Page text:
The Real Paul Ryan
His federal budget is terrible for Wisconsin
Ryan's budget is so radical that conservatives have joined moderates and Democrats in blasting it.
The U.S. Conference of Catholic Bishops condemned its approach, writing in an open letter, "A just framework for future budgets cannot rely on disproportionate cuts in essential services to poor persons; it requires shared sacrifice by all, including raising adequate revenues, eliminating unnecessary military and other spending, and addressing the long-term costs of health insurance and retirement programs fairly."
On the campaign trail last year, former Republican House Speaker Newt Gingrich slipped up and told the truth when he called Ryan's budget "right-wing social engineering."
According to a recent study by the Institute for Wisconsin's Future (IWF), if Ryan's "Roadmap for America's Future" were to go into effect next year, Wisconsin would lose $3.3 billion during 2013 and 2014, primarily through the slashing of federal funding for Medicaid, safety net assistance, transportation, education, the environment and neighborhood services.
That $3.3 billion funding loss doesn't include cuts to Medicare for seniors, which would go into effect in 10 years. Ryan plans to turn Medicare into a voucher program and raise the age of eligibility from 65 to 67.
And while Ryan and Republican presidential candidate Mitt Romney argue that their economic plan would promote job growth by shrinking government, Jack Norman, who conducted the study for IWF, found that Ryan's budget would jeopardize about 26,000 full-time jobs in Wisconsin.
A different study conducted by the nonpartisan Center on Budget and Policy Priorities found that if Ryan's budget were in effect in 2014, Wisconsin would lose $413 million of its federal "discretionary" funding for education, clean water, law enforcement and other services. That's a 22% cut in federal funding for state and local programs—an amount that the state would have to make up in higher taxes and fees or vastly shrunken services.
The Republican National Committee in Wisconsin did not respond to the Shepherd's request to comment on the impact of Ryan's budget on the state.
Huge Cuts to BadgerCare, Food Assistance and Student Aid
According to the IWF study, in Wisconsin Ryan's budget would cut:
- $1.6 billion from Medicaid programs, since Ryan would repeal the program's expansion in 2014 under the Affordable Care Act and slash $120 million in 2013.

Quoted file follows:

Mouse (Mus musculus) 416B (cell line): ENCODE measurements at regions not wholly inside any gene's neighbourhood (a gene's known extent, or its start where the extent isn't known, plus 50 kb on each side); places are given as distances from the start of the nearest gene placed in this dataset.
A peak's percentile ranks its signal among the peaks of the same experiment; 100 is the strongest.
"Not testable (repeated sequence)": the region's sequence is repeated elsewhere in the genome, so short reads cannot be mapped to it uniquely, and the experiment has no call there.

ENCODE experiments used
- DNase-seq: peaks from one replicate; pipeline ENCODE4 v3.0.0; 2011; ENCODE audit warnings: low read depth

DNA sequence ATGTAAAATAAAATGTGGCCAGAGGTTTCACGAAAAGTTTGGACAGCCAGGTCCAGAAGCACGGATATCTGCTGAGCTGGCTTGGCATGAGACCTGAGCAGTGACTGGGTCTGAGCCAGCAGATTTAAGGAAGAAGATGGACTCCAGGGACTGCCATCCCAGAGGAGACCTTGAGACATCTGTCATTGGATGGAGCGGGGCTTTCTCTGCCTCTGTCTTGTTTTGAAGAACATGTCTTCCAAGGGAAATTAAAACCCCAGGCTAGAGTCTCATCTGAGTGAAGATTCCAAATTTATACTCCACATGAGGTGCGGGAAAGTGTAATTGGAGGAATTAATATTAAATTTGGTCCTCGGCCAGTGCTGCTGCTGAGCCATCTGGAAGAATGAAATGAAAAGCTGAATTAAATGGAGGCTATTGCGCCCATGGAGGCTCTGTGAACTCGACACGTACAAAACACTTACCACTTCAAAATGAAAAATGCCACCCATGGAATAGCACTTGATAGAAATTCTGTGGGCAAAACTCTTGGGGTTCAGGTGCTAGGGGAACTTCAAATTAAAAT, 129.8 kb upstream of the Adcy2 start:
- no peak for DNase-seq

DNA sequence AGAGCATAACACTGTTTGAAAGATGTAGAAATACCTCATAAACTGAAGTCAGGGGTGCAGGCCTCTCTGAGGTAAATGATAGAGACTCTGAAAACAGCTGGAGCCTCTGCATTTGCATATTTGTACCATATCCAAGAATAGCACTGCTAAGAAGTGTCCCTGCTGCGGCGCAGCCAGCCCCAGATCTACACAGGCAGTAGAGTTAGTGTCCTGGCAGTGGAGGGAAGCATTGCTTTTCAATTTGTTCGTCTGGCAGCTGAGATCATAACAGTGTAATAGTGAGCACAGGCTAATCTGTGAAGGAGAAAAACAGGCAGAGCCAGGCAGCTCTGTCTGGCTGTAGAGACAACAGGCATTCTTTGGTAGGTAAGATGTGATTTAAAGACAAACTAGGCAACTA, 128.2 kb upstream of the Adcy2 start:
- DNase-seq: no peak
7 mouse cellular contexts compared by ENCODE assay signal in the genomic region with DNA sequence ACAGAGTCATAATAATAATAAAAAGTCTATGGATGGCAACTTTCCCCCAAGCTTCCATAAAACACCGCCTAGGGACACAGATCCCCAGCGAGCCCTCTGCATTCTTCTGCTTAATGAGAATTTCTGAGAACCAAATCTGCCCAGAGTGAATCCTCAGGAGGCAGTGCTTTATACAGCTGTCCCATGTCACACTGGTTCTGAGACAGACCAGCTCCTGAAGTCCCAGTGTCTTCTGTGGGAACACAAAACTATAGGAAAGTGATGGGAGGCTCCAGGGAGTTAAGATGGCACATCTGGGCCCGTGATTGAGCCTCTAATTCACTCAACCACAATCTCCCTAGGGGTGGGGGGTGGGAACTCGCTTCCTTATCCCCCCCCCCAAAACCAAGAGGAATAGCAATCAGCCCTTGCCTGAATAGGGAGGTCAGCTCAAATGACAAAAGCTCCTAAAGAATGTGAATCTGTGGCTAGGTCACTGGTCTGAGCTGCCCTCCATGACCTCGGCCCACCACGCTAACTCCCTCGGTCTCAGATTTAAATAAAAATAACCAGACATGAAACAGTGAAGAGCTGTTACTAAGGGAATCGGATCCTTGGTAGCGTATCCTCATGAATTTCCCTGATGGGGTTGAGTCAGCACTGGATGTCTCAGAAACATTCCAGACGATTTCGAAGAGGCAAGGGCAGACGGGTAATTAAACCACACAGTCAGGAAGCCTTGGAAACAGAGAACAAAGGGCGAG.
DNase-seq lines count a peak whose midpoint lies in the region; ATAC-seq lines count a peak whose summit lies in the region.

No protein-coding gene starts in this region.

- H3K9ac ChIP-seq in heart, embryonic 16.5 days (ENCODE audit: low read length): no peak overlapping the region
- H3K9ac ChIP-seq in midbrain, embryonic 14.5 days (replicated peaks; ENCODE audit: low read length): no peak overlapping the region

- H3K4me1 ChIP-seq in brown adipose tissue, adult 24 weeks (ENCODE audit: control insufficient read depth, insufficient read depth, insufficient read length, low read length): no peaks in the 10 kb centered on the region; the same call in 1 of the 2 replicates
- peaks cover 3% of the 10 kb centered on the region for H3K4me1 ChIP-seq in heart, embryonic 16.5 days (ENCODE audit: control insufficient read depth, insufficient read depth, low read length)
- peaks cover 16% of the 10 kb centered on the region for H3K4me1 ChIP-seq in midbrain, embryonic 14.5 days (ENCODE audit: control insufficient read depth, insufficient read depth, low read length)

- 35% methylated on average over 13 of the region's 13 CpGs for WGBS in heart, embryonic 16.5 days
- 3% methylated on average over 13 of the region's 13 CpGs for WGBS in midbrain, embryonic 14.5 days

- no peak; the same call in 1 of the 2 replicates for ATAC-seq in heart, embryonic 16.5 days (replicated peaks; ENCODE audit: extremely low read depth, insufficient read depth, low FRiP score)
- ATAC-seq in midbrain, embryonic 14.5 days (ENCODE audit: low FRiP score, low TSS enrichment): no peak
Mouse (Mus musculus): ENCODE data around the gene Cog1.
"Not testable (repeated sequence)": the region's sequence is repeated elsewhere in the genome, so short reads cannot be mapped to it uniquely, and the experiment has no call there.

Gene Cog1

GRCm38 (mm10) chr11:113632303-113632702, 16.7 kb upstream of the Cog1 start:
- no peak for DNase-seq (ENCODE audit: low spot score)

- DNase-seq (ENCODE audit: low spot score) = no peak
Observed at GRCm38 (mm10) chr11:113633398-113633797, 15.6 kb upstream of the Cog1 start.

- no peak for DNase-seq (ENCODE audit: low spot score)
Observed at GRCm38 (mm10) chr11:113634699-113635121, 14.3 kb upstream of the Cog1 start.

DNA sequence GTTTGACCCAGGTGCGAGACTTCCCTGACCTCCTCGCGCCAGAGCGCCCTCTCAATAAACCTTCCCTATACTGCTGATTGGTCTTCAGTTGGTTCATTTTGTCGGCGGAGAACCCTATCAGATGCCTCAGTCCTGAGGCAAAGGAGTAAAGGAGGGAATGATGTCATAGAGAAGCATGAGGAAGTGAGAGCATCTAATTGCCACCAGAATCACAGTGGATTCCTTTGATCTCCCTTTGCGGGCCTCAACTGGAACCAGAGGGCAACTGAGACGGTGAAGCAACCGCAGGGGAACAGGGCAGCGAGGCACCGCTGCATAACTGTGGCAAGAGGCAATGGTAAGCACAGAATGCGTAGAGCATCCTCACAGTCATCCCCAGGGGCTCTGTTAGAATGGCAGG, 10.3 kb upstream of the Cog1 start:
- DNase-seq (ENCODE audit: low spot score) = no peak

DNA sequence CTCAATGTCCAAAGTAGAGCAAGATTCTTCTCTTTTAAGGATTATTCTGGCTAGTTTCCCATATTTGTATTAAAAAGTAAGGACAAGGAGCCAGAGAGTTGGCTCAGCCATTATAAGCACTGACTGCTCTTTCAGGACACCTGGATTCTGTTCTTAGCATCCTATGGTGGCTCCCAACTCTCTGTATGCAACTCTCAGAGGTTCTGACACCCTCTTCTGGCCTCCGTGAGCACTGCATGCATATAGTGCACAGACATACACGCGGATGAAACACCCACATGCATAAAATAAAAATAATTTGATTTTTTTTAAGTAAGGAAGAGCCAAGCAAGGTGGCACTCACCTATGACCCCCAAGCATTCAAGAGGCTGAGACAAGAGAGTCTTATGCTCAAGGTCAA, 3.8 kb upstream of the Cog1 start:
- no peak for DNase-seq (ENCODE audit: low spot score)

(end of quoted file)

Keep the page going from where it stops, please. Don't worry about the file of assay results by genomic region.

- $521 million from programs for low-income Wisconsinites, such as food stamps, Temporary Assistance for Needy Families (TANF), supplemental income and child nutrition programs. About 71,000 Wisconsin households would lose food benefits in 2013 and another 34,000 households would lose them in 2014.
- $436 million from environmental programs involving pollution control, land management and conservation in 2013 and 2014.
- $303 million from education programs, including Pell grants and special education. IWF estimates that the number of Pell grants awarded in Wisconsin would be reduced by about 16,000 in 2013 and 44,000 in 2014.
- $222 million from transportation projects, highway infrastructure and transit in 2013 and 2014.
- $73 million from community development and neighborhood stabilization efforts in 2013 and 2014.
- $68 million from agriculture programs in 2013 and 2014.
In Milwaukee County, Ryan's budget translates to a loss of $475 million in Medicaid cuts over 2013 and 2014, as well as $75 million in reduced aid for education, community programs and housing and $213 million in food, family and income supports.
Rock County, where Paul Ryan grew up, would see a loss of more than $77 million during 2013 and 2014.
Ryan's Medicaid Cuts Would Hit Seniors Immediately
Why does Ryan's "Roadmap" make such severe cuts in programs for the poor, students and the environment?
Because he wants to continue the Bush tax cuts for the wealthiest Americans and add more tax breaks for the 1%. The tax cuts for the wealthy total an estimated $4.5 trillion over a decade.
Low- and middle-income earners would pay more in federal taxes, however, under Ryan's plan.
And while Ryan and Romney are trying to claim that seniors wouldn't be affected by their plans to issue vouchers for Medicare for another decade, Robert Kraig, executive director of Citizen Action of Wisconsin, said that Ryan's cuts to Medicaid, which covers long-term care for seniors and the disabled, would kick in immediately and have a direct impact on today's older population.
Ryan plans to turn Medicaid into a block grant for states, which would not keep up with the costs of providing services. In fact, Ryan's budget would cut Medicaid support by one-third by 2022 and one-half after that.
"It's absurd to think that you wouldn't have to throw tens of thousands—hundreds of thousands—of people off of long-term care," if Ryan's plan were implemented in Wisconsin, Kraig said.